NH state senator says unnamed doctor assaulted her at Dartmouth fraternity in 1972By MARK HAYWARD
New Hampshire Union Leader
September 25. 2018 1:38PM
A New Hampshire state senator disclosed on Facebook that she had been the victim of an assault at a Dartmouth College fraternity four decades ago, and that no one knows what they would do if they were in the circumstances of Christine Blasey Ford, the accuser of Supreme Court nominee Brett Kavanaugh.
In the post and an interview, Martha Hennessey describes being torn about reporting the assault. Her boyfriend, her family and a college dean, urged her to report the 1976 assault to Hanover police. But best friends refused to stand by her and terminated their friendship. Witnesses — between eight and 12 people saw what happened — told Hennessey they would not collaborate her story, she said.
In the end, she did nothing.
“I let him get away with it, because I was PROTECTING MYSELF. If my assaulter were being considered for the Supreme Court, would I be brave enough to tell my story publicly? I hope I would. Would YOU? It is NOT POSSIBLE for anyone to know what they would have done in my shoes or in the shoes of Christine Blasey Ford,” Hennessey wrote.
“YOU HAVE NO IDEA. BOYS and MEN get away with it every day, everywhere. Victims are ridiculed, shamed, denied, and traumatized over and over again. Forever.”
In a statement, Dartmouth College applauded Hennessey for sharing her experience.
“Dartmouth is committed to maintaining a safe and nondiscriminatory environment in which all individuals are treated with respect and dignity, and we strongly condemn and will not tolerate violence of any kind directed against members of our community,” reads the statement.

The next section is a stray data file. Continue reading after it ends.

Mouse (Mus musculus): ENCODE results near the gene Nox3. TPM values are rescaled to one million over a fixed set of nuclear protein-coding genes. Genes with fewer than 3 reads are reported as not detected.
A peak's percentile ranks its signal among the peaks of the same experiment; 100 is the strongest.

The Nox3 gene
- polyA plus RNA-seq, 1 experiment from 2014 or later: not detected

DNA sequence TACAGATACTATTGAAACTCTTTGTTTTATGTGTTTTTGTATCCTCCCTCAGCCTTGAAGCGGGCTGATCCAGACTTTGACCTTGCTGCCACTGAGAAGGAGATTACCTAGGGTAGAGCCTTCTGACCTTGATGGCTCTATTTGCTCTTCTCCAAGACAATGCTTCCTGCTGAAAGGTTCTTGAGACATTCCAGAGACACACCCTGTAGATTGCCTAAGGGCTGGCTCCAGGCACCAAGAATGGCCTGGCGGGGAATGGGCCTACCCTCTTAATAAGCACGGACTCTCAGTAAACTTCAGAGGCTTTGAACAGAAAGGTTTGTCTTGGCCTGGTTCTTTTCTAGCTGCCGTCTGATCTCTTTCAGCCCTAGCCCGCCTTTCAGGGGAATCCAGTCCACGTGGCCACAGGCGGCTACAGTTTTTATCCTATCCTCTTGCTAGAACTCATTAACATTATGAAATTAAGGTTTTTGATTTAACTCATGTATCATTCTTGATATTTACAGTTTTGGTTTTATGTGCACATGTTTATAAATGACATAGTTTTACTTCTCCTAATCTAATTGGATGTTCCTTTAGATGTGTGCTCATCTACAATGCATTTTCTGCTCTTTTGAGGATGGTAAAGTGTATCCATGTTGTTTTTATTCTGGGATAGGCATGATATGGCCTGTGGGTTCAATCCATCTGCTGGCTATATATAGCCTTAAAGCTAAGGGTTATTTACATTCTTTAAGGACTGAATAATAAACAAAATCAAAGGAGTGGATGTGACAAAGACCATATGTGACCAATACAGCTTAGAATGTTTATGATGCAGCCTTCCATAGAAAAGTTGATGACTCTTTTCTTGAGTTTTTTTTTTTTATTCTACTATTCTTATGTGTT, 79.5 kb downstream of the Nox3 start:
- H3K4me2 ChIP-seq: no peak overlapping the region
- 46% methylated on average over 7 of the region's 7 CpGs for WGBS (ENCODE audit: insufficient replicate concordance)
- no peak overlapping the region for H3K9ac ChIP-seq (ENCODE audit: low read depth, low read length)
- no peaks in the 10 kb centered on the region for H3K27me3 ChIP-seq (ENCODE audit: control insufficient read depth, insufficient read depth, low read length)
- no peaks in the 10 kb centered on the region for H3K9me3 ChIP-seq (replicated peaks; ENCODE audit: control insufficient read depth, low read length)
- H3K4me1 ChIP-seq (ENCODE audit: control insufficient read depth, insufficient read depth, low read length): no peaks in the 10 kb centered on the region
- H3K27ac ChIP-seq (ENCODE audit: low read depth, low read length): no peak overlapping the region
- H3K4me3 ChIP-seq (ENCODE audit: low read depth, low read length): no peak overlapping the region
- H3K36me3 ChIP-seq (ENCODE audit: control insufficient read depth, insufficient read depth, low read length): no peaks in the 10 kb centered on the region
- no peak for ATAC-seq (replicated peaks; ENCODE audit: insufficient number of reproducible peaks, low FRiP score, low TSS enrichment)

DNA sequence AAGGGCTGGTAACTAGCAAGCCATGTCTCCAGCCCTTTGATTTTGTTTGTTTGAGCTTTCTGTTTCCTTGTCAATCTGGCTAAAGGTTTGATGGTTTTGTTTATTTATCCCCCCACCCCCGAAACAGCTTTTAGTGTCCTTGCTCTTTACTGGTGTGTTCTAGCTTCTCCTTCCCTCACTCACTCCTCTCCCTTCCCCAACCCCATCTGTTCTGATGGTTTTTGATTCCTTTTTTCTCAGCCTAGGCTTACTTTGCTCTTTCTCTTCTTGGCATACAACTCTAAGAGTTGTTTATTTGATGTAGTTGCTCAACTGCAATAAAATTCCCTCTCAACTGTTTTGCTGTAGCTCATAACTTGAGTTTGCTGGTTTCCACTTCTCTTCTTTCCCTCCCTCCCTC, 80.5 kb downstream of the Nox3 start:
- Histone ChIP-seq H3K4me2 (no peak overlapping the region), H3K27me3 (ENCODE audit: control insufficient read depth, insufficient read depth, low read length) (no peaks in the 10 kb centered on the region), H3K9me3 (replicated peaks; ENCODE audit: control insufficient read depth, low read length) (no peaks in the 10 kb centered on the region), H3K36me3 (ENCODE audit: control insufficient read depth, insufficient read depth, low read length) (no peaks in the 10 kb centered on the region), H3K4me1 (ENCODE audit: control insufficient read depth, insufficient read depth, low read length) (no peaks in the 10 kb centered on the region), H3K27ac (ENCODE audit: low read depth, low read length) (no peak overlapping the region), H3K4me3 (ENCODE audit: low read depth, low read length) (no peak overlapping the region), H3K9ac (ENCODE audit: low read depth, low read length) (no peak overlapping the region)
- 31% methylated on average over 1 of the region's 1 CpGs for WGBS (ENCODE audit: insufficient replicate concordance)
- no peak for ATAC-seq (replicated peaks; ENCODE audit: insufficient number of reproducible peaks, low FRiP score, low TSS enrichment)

The post on Hennessey’s personal Facebook page received 3,400 reactions and 517 comments as of Monday, nearly all positive.
The Upper Connecticut River Valley Democrat said she decided to post her message after President Trump used a tweet to question why Ford never reported the alleged attack of Kavanaugh when he was 17.
“I felt there were so many out there and we need to have strength from each other,” she said in an interview.
Hennessey does not name her accuser; she only said he went on to become a doctor. In an interview, she said she considered but opted to not name the fraternity.
Hennessey said she was the member of the college’s first female class, which entered Dartmouth in 1972.
She said she stopped by the party because it was a friend’s birthday. She greeted her friend and started to leave because she had a test to study for. A fraternity brother grabbed her keys and told her not to leave, she resisted and he picked her up, and threw her on the floor near a fireplace. When she got up, he picked her up and threw her down again. “Women got carried into bedrooms. I didn’t know what was going to happen.”
She left with bruises and scratches. Word eventually got to campus police and a school dean, but she told them she did not want it reported to local police. For one, her father was the dean at the Tuck School of Business, and she did not want to be treated differently.
And some friends refused to help.
“A good friend said he would not help me in any reporting because fraternity brothers stick with fraternity brothers no matter what they do,” she said. She lost a girlfriend for 25 years until the woman approached her at a reunion and spoke about it, Hennessey said.
Her father made a deal with her. He would respect her wishes and not report the man if he could dress him down. Do such an action again, the father warned, and he would not graduate from Dartmouth, Hennessey recounted.
“He went to his grave sorry this guy got away with it,” Hennessey said. She questioned what good it would be to name the man now, noting he would be 65 years old.
Hennessey is a practicing psychologist who was in the New Hampshire House for one term before being elected to the Senate.
She said she signed a letter urging Sen. Jeff Woodburn to resign after his arrest on allegations of domestic violence.
She did not want to say more about Woodburn.